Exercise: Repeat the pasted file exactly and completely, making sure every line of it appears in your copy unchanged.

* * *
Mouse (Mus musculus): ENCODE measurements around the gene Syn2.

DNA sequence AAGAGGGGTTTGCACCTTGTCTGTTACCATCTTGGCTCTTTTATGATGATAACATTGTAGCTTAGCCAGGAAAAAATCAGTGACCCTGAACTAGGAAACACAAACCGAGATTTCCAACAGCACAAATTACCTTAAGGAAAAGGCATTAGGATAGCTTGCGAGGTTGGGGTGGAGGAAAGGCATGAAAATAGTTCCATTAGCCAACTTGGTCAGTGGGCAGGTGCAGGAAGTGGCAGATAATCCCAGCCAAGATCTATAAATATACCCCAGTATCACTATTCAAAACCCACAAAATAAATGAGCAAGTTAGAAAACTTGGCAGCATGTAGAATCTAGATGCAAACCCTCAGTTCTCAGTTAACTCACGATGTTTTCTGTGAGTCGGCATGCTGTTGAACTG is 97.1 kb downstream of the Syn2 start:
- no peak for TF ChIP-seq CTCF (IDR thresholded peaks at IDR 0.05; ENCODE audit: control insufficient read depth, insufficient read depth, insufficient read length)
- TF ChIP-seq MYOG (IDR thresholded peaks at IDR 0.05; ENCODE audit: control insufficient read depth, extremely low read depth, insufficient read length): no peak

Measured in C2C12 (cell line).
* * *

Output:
Mouse (Mus musculus): ENCODE measurements around the gene Syn2.

DNA sequence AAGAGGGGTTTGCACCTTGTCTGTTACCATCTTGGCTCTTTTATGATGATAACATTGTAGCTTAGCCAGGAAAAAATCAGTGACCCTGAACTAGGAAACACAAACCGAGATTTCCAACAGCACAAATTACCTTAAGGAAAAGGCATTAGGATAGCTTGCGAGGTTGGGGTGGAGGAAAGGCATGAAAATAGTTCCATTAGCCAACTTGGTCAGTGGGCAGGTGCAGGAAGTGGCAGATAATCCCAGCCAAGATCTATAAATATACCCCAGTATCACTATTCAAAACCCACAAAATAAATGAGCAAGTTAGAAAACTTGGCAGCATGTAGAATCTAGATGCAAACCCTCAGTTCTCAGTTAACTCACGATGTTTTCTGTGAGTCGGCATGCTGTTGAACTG is 97.1 kb downstream of the Syn2 start:
- no peak for TF ChIP-seq CTCF (IDR thresholded peaks at IDR 0.05; ENCODE audit: control insufficient read depth, insufficient read depth, insufficient read length)
- TF ChIP-seq MYOG (IDR thresholded peaks at IDR 0.05; ENCODE audit: control insufficient read depth, extremely low read depth, insufficient read length): no peak

Measured in C2C12 (cell line).